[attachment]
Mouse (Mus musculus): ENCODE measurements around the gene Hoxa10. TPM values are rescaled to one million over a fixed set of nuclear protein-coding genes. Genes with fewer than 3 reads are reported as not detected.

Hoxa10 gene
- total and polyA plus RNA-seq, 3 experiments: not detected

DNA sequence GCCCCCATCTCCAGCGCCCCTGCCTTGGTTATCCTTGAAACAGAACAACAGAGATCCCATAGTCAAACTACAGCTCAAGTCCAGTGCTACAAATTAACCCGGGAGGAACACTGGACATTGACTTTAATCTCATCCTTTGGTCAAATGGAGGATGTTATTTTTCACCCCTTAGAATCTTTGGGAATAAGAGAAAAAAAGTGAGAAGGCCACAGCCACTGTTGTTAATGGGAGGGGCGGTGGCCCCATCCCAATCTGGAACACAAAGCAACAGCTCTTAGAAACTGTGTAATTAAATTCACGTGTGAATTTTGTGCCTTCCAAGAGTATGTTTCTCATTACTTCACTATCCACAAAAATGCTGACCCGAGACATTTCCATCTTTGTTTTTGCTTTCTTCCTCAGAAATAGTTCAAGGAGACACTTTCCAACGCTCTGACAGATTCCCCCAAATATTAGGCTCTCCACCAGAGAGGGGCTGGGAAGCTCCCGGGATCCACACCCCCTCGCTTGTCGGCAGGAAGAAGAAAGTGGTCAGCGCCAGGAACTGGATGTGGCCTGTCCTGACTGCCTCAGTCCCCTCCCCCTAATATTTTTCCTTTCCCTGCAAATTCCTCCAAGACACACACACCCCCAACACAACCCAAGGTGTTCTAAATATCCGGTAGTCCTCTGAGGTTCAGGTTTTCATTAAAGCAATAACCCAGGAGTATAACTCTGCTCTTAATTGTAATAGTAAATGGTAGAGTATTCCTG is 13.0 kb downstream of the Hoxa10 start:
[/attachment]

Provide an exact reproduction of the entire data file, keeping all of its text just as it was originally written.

Mouse (Mus musculus): ENCODE measurements around the gene Hoxa10. TPM values are rescaled to one million over a fixed set of nuclear protein-coding genes. Genes with fewer than 3 reads are reported as not detected.

Hoxa10 gene
- total and polyA plus RNA-seq, 3 experiments: not detected

DNA sequence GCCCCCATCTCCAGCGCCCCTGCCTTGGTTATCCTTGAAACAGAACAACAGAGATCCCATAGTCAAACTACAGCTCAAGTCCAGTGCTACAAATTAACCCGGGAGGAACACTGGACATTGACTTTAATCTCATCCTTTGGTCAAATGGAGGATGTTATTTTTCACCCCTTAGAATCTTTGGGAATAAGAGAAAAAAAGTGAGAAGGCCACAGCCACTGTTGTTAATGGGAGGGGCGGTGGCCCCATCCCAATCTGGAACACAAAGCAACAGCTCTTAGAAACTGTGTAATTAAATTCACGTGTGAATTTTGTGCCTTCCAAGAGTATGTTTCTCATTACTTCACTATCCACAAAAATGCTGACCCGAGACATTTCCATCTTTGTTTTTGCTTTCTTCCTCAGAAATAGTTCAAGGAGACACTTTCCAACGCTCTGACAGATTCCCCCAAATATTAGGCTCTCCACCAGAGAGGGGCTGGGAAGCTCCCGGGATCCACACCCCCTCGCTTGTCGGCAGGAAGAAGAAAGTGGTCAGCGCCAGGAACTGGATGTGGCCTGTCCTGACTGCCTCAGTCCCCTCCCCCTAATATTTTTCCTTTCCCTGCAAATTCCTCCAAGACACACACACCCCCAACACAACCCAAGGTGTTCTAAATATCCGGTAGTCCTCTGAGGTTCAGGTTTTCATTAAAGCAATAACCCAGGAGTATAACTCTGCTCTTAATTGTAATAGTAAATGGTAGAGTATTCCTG is 13.0 kb downstream of the Hoxa10 start: